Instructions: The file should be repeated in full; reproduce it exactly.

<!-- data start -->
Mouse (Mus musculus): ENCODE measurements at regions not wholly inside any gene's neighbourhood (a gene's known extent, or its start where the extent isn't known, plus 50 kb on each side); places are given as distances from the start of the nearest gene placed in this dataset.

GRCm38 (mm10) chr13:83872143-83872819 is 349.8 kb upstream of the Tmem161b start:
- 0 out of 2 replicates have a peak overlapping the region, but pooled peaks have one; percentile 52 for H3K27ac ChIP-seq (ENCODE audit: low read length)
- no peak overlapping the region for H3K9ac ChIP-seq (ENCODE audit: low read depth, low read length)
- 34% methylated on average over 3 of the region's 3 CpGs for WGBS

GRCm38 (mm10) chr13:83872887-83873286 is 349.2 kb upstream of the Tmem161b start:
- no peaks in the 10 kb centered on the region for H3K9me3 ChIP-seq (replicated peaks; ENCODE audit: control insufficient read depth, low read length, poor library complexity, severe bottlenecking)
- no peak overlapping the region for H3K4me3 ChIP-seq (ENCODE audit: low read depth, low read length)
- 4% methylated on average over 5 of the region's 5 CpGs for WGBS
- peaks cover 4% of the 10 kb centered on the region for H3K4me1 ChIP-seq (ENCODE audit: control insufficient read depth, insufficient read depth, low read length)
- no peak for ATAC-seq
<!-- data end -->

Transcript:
Mouse (Mus musculus): ENCODE measurements at regions not wholly inside any gene's neighbourhood (a gene's known extent, or its start where the extent isn't known, plus 50 kb on each side); places are given as distances from the start of the nearest gene placed in this dataset.

GRCm38 (mm10) chr13:83872143-83872819 is 349.8 kb upstream of the Tmem161b start:
- 0 out of 2 replicates have a peak overlapping the region, but pooled peaks have one; percentile 52 for H3K27ac ChIP-seq (ENCODE audit: low read length)
- no peak overlapping the region for H3K9ac ChIP-seq (ENCODE audit: low read depth, low read length)
- 34% methylated on average over 3 of the region's 3 CpGs for WGBS

GRCm38 (mm10) chr13:83872887-83873286 is 349.2 kb upstream of the Tmem161b start:
- no peaks in the 10 kb centered on the region for H3K9me3 ChIP-seq (replicated peaks; ENCODE audit: control insufficient read depth, low read length, poor library complexity, severe bottlenecking)
- no peak overlapping the region for H3K4me3 ChIP-seq (ENCODE audit: low read depth, low read length)
- 4% methylated on average over 5 of the region's 5 CpGs for WGBS
- peaks cover 4% of the 10 kb centered on the region for H3K4me1 ChIP-seq (ENCODE audit: control insufficient read depth, insufficient read depth, low read length)
- no peak for ATAC-seq